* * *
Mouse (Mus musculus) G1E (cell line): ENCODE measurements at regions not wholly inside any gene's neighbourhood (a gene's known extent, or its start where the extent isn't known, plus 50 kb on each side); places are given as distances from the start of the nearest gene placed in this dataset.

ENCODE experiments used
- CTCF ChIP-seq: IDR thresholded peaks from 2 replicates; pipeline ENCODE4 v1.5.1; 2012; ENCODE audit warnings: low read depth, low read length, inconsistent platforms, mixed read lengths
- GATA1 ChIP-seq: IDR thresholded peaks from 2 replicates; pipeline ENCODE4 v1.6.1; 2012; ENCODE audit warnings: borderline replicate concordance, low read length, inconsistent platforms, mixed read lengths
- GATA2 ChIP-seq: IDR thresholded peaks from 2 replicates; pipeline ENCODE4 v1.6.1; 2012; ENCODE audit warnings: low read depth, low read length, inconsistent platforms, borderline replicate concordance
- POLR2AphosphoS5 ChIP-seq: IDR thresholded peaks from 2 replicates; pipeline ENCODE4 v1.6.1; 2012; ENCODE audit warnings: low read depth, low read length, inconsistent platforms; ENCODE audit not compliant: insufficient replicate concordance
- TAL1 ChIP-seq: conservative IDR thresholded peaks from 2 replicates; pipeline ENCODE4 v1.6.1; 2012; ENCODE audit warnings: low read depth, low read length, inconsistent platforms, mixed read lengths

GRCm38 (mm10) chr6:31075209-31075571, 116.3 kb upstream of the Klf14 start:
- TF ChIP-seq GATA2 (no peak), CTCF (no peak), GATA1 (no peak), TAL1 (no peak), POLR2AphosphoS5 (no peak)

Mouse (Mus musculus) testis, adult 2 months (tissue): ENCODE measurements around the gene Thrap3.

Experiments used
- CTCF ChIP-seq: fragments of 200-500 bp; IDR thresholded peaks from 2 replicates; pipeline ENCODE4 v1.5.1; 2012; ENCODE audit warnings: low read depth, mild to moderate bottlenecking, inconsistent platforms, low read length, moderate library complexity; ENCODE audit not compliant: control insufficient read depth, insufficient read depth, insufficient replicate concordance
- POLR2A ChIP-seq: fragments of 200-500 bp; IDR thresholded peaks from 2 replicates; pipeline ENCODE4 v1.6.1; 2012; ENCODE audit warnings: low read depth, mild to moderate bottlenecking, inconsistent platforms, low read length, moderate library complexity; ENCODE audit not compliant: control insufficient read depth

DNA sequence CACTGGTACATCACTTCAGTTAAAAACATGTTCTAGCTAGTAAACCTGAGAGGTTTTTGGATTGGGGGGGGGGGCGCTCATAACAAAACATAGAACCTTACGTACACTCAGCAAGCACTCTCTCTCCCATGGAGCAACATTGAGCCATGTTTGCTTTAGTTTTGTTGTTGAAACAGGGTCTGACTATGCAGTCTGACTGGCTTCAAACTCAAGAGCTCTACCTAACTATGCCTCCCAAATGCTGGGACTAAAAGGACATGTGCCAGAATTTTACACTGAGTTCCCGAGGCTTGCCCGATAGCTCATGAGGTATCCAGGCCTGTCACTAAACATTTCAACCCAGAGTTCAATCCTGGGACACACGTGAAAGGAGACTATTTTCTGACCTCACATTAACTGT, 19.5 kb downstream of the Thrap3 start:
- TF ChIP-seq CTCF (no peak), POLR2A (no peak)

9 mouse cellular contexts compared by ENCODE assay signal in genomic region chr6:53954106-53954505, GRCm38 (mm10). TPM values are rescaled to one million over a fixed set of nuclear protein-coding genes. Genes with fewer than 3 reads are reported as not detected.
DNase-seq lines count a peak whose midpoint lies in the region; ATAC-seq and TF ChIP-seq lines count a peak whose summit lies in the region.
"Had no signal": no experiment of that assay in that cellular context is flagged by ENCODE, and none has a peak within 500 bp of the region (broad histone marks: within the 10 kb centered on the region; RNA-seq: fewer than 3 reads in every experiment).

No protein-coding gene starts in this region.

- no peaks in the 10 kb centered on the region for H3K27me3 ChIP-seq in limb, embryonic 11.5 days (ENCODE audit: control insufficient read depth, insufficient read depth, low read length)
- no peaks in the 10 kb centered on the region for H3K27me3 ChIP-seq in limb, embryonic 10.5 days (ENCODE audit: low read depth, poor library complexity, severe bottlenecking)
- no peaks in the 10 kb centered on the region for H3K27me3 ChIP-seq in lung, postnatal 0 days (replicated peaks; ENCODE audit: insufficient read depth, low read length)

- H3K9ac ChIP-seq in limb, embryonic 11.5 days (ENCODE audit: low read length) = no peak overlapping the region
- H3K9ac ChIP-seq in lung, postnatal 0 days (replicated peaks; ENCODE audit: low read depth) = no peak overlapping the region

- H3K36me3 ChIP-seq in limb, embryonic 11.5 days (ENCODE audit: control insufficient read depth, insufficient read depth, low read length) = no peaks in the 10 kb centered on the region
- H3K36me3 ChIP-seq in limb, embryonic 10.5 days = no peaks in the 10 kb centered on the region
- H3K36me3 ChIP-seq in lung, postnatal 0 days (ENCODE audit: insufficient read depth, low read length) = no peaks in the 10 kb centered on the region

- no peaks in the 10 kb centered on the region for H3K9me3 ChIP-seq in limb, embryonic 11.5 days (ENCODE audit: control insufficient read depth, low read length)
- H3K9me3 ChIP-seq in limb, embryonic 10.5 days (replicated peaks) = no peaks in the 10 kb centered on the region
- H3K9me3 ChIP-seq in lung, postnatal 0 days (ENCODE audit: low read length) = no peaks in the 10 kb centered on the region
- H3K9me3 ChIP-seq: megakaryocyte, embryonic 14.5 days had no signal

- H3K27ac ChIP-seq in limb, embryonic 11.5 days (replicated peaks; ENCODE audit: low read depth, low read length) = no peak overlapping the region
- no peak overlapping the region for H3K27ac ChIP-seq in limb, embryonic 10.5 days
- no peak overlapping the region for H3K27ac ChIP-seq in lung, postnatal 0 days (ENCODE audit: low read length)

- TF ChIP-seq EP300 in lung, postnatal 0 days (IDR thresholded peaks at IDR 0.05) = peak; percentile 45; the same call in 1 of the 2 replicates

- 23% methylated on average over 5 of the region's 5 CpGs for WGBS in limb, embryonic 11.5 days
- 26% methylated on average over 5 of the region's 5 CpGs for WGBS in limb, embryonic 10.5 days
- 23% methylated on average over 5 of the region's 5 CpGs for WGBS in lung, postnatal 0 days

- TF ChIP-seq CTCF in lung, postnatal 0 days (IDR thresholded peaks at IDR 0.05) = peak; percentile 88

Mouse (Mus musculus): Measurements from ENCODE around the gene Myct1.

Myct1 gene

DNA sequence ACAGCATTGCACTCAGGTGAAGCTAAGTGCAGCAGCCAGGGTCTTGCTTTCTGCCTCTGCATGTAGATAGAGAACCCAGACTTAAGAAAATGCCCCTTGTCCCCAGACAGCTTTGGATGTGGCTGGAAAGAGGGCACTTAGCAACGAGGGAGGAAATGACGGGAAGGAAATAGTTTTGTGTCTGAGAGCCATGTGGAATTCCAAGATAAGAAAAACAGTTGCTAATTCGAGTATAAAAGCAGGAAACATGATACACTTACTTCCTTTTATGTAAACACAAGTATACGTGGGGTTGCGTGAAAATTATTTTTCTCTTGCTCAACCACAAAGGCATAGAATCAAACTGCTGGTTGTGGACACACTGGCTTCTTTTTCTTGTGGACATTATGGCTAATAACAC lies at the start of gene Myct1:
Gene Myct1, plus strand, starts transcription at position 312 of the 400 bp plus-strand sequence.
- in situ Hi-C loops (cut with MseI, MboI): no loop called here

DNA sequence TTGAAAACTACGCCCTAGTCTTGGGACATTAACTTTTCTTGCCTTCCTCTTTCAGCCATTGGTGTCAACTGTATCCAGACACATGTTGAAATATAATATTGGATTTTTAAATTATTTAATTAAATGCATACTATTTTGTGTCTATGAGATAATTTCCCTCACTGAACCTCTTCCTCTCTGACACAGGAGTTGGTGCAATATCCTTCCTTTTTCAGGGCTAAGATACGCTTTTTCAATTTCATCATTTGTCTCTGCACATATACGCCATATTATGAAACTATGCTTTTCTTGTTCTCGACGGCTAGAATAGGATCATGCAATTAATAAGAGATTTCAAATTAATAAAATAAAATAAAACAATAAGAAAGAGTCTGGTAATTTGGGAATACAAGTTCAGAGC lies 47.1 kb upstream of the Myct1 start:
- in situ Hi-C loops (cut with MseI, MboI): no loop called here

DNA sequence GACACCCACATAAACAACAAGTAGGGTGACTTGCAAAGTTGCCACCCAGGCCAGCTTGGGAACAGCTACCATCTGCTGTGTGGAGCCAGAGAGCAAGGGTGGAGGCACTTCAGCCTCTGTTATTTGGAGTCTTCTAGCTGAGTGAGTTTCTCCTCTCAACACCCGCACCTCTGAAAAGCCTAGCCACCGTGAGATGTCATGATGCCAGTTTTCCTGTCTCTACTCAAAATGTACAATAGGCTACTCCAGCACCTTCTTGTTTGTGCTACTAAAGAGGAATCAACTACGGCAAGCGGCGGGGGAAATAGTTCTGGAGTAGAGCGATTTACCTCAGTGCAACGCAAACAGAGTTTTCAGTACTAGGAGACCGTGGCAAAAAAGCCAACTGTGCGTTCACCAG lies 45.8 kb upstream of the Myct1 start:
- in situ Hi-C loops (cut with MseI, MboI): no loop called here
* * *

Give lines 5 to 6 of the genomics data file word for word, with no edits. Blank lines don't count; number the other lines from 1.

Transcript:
- GATA2 ChIP-seq: IDR thresholded peaks from 2 replicates; pipeline ENCODE4 v1.6.1; 2012; ENCODE audit warnings: low read depth, low read length, inconsistent platforms, borderline replicate concordance
- POLR2AphosphoS5 ChIP-seq: IDR thresholded peaks from 2 replicates; pipeline ENCODE4 v1.6.1; 2012; ENCODE audit warnings: low read depth, low read length, inconsistent platforms; ENCODE audit not compliant: insufficient replicate concordance